9. Coming now to the quality of oral evidence, we find that the statement of the complainant has been corroborated by two wholly independent witnesses. The only suggestion to these two witnesses was that they had deposed due to police influence. It is not the suggestion of the defence that these two witnesses had any connection with the complainant or had any motive whatsoever to falsely implicate the appellants. Both the witnesses have given good reasons for being present. P. W. Karam Ilahi is a denter by profession. In connection with his profession, he used to visit the shop of Aijaz who is a motor mechanic. It was the day following Idul-Fiter and the witness bad no work in hand. He was, therefore sitting in front of the shop of Aijaz which has been shown in the site-plan. P. W. Salamat Ullah is a black-smith and his shop has also been shown in the site-plan. As already noted, these three persons were simply engaged in idle gossiping. We do not find any improbability in the story that in the month of October, these persons chose to sit in the open at about noon. Thus in short, there seems to be no reason to doubt the presence of these witnesses. We were not referred to any material discrepancy in the oral evidence and if the witnesses are quite independent, we think that the learned Sessions Judge wag perfectly justified in relying on their testimony.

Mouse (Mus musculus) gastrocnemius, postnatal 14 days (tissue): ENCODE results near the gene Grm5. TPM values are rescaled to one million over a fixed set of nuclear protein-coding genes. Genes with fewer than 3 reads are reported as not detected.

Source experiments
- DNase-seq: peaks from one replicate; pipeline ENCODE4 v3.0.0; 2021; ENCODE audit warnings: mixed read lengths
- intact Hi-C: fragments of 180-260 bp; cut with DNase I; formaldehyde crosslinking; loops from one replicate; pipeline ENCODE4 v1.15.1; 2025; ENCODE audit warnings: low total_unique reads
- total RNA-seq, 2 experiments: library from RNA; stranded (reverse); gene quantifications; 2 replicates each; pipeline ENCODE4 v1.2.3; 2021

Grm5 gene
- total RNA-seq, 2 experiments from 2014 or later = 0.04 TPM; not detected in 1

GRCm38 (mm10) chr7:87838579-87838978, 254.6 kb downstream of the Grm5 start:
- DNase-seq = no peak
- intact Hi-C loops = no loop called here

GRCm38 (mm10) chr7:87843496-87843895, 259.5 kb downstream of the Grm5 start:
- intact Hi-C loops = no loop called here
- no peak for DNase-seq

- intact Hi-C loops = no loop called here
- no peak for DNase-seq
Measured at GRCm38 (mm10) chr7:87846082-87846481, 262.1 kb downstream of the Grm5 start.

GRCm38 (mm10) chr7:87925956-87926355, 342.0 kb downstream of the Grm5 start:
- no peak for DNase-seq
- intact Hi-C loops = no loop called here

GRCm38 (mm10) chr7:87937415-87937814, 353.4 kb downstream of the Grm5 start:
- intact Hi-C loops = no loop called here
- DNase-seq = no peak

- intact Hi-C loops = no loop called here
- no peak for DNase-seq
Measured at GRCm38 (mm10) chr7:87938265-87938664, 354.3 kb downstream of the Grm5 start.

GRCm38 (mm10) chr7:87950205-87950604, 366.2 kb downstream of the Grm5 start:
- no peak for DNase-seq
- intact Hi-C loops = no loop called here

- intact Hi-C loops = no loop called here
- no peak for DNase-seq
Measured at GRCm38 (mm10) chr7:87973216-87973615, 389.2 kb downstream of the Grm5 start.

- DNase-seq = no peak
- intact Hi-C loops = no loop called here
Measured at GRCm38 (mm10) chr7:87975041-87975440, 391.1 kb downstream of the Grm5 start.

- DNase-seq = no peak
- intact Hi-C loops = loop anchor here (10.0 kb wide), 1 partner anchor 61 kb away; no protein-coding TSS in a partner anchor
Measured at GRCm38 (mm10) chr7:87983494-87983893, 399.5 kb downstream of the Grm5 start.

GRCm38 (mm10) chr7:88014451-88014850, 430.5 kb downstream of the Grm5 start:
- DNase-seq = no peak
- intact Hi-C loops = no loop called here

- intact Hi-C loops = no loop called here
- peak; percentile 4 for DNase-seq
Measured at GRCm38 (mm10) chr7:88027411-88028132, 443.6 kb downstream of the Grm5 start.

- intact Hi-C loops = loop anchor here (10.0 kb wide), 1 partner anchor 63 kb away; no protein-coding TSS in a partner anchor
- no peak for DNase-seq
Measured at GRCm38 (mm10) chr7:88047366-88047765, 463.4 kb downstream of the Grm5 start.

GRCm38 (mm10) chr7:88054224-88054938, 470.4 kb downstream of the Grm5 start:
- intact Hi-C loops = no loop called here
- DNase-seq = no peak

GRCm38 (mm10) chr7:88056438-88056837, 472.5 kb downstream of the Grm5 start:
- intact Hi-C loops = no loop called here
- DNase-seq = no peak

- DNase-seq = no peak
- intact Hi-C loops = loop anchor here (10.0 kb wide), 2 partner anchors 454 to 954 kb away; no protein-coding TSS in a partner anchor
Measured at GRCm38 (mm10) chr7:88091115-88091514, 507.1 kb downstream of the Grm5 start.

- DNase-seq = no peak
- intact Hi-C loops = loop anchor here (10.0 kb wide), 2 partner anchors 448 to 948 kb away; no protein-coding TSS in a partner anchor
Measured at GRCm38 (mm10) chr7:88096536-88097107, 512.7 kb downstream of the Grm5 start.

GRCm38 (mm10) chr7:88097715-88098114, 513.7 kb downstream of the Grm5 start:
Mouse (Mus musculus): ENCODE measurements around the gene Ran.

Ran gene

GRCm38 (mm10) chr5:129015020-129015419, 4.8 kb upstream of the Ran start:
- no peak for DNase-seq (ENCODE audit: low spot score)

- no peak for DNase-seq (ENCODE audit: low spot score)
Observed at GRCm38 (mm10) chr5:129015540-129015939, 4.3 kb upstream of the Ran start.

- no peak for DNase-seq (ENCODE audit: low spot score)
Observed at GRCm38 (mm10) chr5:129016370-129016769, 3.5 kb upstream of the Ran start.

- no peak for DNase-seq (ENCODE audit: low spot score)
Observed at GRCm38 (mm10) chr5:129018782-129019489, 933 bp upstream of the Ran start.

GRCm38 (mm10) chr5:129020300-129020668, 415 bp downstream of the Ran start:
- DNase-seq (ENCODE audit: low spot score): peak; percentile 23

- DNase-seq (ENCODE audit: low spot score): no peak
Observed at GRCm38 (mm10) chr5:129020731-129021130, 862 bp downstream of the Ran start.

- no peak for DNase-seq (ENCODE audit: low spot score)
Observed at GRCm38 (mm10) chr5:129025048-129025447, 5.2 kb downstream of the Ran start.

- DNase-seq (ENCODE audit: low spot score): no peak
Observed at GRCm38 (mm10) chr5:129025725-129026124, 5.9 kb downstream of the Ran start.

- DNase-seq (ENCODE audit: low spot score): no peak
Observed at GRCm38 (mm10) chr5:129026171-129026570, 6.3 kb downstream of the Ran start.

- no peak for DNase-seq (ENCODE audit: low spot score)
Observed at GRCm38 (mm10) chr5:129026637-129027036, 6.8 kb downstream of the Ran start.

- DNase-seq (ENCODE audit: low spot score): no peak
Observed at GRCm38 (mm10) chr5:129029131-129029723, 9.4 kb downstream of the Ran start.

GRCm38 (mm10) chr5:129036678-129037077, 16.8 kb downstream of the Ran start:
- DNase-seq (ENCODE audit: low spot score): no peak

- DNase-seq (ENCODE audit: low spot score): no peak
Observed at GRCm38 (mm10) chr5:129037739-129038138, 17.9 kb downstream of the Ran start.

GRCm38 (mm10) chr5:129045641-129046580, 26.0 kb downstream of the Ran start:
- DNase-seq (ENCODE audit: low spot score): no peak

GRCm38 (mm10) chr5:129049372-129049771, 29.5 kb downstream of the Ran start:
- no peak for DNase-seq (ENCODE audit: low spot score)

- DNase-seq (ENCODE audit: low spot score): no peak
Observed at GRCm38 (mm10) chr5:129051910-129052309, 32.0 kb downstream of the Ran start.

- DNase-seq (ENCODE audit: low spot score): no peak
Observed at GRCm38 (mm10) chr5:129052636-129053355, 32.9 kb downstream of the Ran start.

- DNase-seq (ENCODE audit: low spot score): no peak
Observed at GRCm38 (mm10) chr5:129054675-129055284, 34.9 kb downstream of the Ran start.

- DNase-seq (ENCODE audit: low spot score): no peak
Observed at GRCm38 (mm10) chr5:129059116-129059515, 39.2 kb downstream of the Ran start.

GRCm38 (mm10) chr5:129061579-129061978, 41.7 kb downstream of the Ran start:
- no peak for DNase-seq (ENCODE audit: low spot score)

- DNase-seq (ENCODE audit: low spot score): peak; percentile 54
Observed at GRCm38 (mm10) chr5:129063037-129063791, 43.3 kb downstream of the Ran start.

10. This oral evidence in so far as it relates to appellant Vikram Singh is further supported by the recovery of sten gun at his instance and the report of the Ballistic Expert, We have carefully examined the evidence of recovery and in our opinion, it is quite consistent and convincing. We were not referred to any error in the appreciation of this evidence by the learned trial Court. The fact that the empty cartridges and the bullets picked up from the spot were found by the Ballistic Expert to have been fired from this very sten gun goes to corroborate the oral evidence. The correctness of the report of the Ballistic Expert was also not challenged before us. Having thus considered all the facts and circumstances we are of the opinion that the appellants were rightly found guilty of the various offences. Regarding the sentence of appellant Vikram Singh, we think that for such a daring preplanned crime in the heart of the city and for murder in a cold blooded manner of an innocent and helpless boy, the learned Sessions Judge has rightly imposed the maximum penalty and we do not find any reason to interfere with this discretion.
11. In the result, both the appeals are dismissed. The conviction and sentences of both the appellants are affirmed. The reference is accepted and the sentence of death imposed on appellant Vikram Singh shall be carried out in accordance with law.
Appellant Dharmpal is in jail and shall serve out the sentences imposed on him.